Islamic State group: Spain arrests man 'financing return of fighters'

A member of the Iraqi rapid response forces walks past a wall painted with the black flag commonly used by Islamic State militants, at a hospital damaged by clashes during a battle between Iraqi forces and Islamic State militants in the Wahda district of Mosul, Iraq, Image copyright Reuters
Image caption The men were found guilty of joining Islamic State (file image)

A Syrian man accused of financing the return to Europe of Islamic State (IS) group members has been arrested in Madrid, Spanish police say.

The man, who has not been named, is suspected of being part of the group's financial structure and of sending money to fighters in Syria.

The money raised in Europe reached the jihadists through an informal transfer system known as hawala, police said.

Almost 6,000 fighters from Western Europe joined IS in Syria and Iraq.

Spain's National Police said its investigation determined that fighters set up a structure in Syria to give financial support to foreign fighters wishing to return to Europe.

"This [police] operation is part of the fight against the new strategy of [IS] which, after its loss of territorial control, has urged its members to return to their places of origin," police said in a statement (in Spanish).

The suspect - reportedly 43 years old - used a "number of security measures to hide his identity and communications on digital platforms," police added.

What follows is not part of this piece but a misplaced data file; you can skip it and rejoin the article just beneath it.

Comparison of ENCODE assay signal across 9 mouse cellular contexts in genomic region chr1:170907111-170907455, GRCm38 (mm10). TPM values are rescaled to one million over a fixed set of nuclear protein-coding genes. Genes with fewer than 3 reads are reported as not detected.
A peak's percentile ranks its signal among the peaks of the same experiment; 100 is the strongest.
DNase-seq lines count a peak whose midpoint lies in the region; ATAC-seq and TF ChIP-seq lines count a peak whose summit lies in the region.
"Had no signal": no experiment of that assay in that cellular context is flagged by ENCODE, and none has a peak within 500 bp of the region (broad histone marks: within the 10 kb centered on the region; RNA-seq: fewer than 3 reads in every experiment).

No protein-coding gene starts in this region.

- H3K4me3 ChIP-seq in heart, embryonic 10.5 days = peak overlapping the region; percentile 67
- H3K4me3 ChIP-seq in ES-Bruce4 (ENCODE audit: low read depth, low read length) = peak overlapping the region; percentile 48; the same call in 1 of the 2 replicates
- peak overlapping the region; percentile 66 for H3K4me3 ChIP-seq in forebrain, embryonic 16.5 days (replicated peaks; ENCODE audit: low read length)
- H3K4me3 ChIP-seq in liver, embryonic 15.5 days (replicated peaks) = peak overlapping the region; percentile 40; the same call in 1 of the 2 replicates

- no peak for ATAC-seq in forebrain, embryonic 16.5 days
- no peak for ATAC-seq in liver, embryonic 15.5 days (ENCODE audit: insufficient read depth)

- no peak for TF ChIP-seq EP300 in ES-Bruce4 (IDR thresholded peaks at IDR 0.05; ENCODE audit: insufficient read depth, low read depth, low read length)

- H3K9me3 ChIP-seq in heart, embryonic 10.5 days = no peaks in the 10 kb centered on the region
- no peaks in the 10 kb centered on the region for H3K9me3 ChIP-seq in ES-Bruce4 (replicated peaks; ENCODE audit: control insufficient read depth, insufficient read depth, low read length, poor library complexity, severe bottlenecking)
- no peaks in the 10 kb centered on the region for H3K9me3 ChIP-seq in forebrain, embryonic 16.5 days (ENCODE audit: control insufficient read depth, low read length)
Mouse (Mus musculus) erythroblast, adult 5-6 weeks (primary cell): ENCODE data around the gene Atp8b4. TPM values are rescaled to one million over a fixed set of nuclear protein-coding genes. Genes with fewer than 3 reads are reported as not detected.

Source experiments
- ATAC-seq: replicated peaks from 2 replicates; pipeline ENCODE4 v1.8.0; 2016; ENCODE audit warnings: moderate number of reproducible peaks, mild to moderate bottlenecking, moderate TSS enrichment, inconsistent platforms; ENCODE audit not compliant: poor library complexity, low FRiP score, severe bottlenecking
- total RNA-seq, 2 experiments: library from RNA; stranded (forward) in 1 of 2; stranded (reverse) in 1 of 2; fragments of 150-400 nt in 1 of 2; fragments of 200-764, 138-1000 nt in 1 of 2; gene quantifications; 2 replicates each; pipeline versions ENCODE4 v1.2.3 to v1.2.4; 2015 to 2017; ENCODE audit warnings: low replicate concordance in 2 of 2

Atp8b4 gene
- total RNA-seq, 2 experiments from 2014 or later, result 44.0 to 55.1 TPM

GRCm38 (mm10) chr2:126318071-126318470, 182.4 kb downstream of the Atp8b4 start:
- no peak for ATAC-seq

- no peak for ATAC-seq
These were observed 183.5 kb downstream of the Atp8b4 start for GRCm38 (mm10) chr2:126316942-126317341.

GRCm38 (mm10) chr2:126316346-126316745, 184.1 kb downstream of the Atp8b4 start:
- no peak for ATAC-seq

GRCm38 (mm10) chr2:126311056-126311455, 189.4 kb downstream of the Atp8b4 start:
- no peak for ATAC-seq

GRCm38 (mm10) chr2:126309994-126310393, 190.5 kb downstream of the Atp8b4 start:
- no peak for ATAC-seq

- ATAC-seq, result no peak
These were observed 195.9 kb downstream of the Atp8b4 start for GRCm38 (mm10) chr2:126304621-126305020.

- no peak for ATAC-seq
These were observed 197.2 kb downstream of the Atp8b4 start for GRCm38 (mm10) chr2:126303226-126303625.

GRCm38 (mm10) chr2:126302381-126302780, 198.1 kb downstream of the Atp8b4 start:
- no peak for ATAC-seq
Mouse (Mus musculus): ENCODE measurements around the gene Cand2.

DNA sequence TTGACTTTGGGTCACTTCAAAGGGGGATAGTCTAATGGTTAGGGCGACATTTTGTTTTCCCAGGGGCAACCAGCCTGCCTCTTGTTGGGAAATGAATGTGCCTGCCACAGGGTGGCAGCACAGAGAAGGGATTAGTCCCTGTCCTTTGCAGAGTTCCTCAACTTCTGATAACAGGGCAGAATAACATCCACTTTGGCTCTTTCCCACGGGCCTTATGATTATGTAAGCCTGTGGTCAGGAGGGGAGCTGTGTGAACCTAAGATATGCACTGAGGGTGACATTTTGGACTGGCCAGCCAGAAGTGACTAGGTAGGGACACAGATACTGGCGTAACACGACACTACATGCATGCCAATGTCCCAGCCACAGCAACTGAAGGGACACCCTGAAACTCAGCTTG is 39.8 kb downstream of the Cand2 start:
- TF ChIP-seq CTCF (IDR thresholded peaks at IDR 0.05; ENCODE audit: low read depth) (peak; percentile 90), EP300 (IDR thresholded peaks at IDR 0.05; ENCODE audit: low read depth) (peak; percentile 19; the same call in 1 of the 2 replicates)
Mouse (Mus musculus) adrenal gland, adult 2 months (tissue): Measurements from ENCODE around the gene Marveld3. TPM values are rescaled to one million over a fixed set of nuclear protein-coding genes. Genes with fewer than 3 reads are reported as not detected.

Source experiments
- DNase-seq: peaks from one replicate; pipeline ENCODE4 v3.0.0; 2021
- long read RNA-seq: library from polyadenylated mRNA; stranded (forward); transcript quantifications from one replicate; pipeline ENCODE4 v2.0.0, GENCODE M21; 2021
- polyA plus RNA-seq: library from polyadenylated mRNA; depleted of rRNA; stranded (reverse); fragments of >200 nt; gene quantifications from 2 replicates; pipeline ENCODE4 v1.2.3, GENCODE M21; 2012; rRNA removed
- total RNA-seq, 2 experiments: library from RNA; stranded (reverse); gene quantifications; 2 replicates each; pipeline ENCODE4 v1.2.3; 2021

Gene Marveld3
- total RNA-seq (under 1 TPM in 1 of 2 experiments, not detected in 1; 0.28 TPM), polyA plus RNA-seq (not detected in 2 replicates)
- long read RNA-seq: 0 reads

Hawala is an informal system of money transfer which uses brokers based in different countries, making it difficult for authorities to keep track of cash being moved across borders.

Under hawala, no money actually crosses international borders.

More than 41,000 people from dozens of countries around the world are estimated to have joined IS in Syria and Iraq - about a quarter of them women and children.

Approximately 850 people from the UK were among them, including 145 women and 50 children.

The vast majority of IS militants are believed to have been either killed or captured. It is unclear how many foreigners have died.

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Media captionThe BBC speaks to two British militants who were members of the so-called "IS Beatles"

Researchers suggest at least 7,000 have travelled back to their countries of origin.

Those countries have raised concerns about bringing hardened jihadists back and the challenges of gathering evidence to support prosecutions.

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